The Break Hook and Go is also commonly known as a Breakout, Retest, and Bounce (BRB).
THE BREAKOUT (BREAK)
The Break refers to the scenario where price action breaks through a key level you may have (THE BREAKOUT). Although many traders will trade a breakout, there is inherent risk in doing so as price has moved away from the key support/resistance, thus reducing your risk to reward ratio as your stop will be further away from the entry price. Also in the case of options, the breakout may have caused an IV spike, resulting in you paying a higher premium on the breakout.
As you can see in the above image, when the candle broke through the previous support line, there was continuation for a couple of candles, but price then quickly reversed. Traders caught chasing those breakout candles will likely now have to sit through a reversal, and stressing through the trade. It is far safer to wait for the retest of the level after the break.
THE RETEST (HOOK)
Once price has broken through the support/resistance level, often it will come back to retest the level. This is known as the Hook (or Retest).
In the above image, what was once support was broken. We now wait for confirmation for this level to become resistance. 5 candles after the break, you see price retest the level. It wicked slightly above, but closed below the level, confirming it as resistance. Further conviction is added on the next candle where the level again has held, and price direction has now reversed from that level.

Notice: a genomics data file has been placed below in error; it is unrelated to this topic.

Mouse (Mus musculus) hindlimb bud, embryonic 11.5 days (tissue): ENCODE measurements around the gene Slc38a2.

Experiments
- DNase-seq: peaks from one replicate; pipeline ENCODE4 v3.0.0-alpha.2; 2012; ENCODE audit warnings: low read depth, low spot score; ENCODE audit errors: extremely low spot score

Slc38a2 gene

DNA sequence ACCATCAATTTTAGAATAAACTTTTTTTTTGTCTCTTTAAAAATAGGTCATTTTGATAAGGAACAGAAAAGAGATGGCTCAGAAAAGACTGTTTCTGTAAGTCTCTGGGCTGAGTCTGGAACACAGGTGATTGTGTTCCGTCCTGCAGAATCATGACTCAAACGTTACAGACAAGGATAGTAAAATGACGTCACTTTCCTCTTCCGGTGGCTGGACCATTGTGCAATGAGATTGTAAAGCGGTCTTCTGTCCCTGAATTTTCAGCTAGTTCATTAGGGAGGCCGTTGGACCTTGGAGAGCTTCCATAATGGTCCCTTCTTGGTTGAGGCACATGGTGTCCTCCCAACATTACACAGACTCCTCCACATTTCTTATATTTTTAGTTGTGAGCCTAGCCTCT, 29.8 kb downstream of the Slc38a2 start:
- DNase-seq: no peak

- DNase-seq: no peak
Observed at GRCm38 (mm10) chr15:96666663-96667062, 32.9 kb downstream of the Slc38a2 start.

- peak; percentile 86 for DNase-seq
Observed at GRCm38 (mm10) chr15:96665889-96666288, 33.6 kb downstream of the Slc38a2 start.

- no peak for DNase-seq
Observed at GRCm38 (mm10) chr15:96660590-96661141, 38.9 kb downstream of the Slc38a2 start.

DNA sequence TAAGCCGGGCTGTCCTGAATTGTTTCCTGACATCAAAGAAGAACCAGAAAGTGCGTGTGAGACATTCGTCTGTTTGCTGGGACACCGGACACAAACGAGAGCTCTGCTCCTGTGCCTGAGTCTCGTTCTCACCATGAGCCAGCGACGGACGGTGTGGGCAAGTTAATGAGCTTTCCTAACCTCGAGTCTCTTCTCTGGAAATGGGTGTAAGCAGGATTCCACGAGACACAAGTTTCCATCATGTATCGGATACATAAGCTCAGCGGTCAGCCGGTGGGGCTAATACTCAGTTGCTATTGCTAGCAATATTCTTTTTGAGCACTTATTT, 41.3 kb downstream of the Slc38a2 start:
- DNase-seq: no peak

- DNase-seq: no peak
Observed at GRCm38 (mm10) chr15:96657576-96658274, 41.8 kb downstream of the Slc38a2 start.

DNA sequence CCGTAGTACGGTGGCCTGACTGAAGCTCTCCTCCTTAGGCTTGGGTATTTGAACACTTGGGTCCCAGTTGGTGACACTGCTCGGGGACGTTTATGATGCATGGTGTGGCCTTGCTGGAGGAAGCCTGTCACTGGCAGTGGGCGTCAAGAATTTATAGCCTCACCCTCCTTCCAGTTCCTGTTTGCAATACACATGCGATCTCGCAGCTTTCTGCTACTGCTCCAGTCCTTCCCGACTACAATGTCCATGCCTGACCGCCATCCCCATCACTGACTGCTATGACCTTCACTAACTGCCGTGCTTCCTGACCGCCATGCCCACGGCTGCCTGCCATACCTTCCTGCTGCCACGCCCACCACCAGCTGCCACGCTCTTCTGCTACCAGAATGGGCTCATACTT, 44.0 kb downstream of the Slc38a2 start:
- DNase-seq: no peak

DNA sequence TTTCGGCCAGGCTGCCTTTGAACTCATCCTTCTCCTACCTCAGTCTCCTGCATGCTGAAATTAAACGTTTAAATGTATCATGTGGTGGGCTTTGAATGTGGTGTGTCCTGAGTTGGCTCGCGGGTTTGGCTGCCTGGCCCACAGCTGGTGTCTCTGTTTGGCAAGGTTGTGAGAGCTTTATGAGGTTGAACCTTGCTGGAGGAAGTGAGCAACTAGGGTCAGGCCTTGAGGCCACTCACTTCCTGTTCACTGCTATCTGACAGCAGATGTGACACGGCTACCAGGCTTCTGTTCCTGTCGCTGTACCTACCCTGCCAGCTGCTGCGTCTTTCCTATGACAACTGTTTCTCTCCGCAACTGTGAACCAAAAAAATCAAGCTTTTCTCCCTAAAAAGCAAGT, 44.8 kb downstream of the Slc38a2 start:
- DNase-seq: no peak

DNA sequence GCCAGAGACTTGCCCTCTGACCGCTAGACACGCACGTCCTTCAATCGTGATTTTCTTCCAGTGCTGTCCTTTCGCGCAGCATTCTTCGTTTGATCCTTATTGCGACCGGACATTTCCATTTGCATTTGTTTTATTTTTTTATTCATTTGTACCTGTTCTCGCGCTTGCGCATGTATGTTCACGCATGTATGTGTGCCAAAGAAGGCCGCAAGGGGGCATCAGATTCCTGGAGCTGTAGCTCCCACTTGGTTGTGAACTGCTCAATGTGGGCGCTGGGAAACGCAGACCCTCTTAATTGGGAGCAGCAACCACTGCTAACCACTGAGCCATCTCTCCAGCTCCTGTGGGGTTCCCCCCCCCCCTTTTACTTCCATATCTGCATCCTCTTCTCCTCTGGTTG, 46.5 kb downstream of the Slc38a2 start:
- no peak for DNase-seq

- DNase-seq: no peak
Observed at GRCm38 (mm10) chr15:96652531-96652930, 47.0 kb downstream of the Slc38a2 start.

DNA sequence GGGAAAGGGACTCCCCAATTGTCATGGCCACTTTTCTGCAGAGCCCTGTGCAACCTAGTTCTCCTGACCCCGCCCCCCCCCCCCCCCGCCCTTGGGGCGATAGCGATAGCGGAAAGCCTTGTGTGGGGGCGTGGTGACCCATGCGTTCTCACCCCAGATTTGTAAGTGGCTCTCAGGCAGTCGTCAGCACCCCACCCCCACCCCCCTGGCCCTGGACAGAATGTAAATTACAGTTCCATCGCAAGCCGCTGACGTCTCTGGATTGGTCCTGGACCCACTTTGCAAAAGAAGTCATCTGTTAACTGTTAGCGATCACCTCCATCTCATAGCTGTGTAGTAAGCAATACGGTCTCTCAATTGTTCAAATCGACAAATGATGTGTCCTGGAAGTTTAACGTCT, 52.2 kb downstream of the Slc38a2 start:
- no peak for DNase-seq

Safe places to enter a trade at this point is as close as possible to the level once we retest it and close under it. Your stop would be placed just over the line (accounting for the volatility of the ticker at the time).
THE BOUNCE (GO)
Once the retest occurs, you want to ensure that level is held. It can happen that the price falls back through the level and closes under it, invalidating the original breakout. In the case that the level is held - we retested it and price is starting to move back up (with the candle closing over the level again), this is an indication of the bounce and a safe place to enter. You want to place your initial stop just below the level, and move stops as price moves in your favor to guarantee a win and maximize gains.
I will generally allow price to move to the next leg down before moving my stop to break even to account for volatility in the move. As we continue to move, then I will move stops based on my profit taking goals.